The most common site for pain in recreational runners is the knee. For some, especially older runners, the pain can be a symptom of osteoarthritis. But does running worsen knee pain and osteoarthritis?
A study from Canada shows that many people – including health professionals – believe running might be harmful to knee joints, particularly in people with knee osteoarthritis. One in two people believes that the repetitive loading associated with running, especially frequent or long-distance running, will speed up the deterioration caused by knee osteoarthritis and shorten the time to having the knee surgically replaced with an artificial joint.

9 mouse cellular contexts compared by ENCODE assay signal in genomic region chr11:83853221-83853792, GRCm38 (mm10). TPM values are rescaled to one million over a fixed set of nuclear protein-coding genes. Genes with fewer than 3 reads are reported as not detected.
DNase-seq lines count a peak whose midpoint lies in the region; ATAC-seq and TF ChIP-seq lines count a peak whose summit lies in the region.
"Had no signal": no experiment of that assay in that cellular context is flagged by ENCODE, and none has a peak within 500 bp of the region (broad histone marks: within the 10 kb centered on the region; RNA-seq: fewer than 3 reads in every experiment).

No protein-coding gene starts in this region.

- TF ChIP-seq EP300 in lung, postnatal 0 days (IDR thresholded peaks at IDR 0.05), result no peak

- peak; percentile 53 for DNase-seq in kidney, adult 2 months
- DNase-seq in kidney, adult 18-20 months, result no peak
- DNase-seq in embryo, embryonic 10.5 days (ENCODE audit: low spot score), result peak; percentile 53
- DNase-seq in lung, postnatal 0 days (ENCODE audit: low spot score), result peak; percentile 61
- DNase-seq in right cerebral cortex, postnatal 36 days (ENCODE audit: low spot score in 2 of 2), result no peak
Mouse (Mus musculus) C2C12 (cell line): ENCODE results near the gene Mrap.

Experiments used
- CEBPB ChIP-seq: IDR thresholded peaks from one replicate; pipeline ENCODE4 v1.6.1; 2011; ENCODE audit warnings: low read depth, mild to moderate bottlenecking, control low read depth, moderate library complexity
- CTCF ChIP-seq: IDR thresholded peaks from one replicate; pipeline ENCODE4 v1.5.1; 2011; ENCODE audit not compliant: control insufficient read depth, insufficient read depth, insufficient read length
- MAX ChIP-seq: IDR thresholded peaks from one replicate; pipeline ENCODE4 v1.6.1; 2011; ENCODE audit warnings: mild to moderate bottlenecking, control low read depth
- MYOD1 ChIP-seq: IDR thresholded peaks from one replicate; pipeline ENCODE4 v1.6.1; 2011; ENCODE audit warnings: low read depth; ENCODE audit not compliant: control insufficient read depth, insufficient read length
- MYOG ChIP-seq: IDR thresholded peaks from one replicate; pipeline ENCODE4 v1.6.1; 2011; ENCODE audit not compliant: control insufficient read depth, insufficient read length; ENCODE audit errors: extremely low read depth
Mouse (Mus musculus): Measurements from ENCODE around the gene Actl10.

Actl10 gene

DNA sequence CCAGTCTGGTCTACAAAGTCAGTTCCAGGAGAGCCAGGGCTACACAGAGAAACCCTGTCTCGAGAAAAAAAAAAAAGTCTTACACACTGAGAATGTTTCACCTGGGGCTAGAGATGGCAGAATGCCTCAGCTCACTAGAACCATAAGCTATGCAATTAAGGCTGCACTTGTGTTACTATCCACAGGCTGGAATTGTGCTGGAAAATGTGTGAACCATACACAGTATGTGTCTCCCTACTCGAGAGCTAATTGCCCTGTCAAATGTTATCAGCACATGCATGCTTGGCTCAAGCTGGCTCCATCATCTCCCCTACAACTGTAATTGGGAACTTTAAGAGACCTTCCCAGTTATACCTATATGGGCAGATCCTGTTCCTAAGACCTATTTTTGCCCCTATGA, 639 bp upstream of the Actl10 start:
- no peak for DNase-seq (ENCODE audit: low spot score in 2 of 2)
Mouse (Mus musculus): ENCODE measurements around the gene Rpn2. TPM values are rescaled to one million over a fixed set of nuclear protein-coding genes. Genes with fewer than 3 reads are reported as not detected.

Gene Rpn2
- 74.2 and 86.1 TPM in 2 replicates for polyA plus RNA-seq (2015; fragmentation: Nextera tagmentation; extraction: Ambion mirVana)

But are these fears about running supported by science? Recreational exercise does not seem to be harmful to knee cartilage. In fact, exercise is important for cartilage health – the stimulus brings nutrients to the joints. And people who exercise moderately are less likely to have knee osteoarthritis. More specifically, recreational runners have far lower rates of knee osteoarthritis than non-runners. So you could say that not running might be bad for your knees.
However, high-volume or high-intensity running is associated with higher rates of knee osteoarthritis compared with recreational running, suggesting that there is probably a sweet spot which doesn’t involve being a couch potato or getting too competitive.